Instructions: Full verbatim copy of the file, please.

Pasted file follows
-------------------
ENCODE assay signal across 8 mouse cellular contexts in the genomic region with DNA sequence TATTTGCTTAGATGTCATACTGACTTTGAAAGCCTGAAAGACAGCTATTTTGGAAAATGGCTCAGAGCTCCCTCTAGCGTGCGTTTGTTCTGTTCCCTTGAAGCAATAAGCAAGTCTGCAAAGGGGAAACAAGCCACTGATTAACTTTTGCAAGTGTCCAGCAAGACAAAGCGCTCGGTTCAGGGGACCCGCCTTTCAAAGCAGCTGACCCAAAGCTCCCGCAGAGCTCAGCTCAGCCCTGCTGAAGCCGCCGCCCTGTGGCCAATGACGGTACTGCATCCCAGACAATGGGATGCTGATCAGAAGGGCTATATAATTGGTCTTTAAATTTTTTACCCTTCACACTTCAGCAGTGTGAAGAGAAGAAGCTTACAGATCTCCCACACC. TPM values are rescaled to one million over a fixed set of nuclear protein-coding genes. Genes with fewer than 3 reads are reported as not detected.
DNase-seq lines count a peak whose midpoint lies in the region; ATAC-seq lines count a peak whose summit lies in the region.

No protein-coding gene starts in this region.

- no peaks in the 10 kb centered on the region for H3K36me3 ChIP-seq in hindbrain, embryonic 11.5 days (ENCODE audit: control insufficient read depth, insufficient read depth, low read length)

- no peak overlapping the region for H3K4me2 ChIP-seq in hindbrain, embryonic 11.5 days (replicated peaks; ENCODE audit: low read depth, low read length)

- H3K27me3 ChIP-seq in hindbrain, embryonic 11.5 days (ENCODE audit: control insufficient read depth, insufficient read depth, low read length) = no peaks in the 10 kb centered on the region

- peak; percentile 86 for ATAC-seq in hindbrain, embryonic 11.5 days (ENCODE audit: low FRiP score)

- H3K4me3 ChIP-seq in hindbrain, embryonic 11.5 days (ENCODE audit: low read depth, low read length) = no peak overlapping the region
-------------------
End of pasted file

ENCODE assay signal across 8 mouse cellular contexts in the genomic region with DNA sequence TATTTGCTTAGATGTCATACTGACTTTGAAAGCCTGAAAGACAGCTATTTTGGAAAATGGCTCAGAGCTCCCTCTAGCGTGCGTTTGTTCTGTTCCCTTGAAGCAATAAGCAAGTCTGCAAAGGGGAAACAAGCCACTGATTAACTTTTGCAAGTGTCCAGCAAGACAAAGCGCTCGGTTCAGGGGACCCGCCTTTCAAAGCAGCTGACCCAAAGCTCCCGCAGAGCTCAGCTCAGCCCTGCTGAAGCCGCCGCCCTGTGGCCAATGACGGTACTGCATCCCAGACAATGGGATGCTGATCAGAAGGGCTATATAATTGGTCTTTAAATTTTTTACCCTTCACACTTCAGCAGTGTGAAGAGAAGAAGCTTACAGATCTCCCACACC. TPM values are rescaled to one million over a fixed set of nuclear protein-coding genes. Genes with fewer than 3 reads are reported as not detected.
DNase-seq lines count a peak whose midpoint lies in the region; ATAC-seq lines count a peak whose summit lies in the region.

No protein-coding gene starts in this region.

- no peaks in the 10 kb centered on the region for H3K36me3 ChIP-seq in hindbrain, embryonic 11.5 days (ENCODE audit: control insufficient read depth, insufficient read depth, low read length)

- no peak overlapping the region for H3K4me2 ChIP-seq in hindbrain, embryonic 11.5 days (replicated peaks; ENCODE audit: low read depth, low read length)

- H3K27me3 ChIP-seq in hindbrain, embryonic 11.5 days (ENCODE audit: control insufficient read depth, insufficient read depth, low read length) = no peaks in the 10 kb centered on the region

- peak; percentile 86 for ATAC-seq in hindbrain, embryonic 11.5 days (ENCODE audit: low FRiP score)

- H3K4me3 ChIP-seq in hindbrain, embryonic 11.5 days (ENCODE audit: low read depth, low read length) = no peak overlapping the region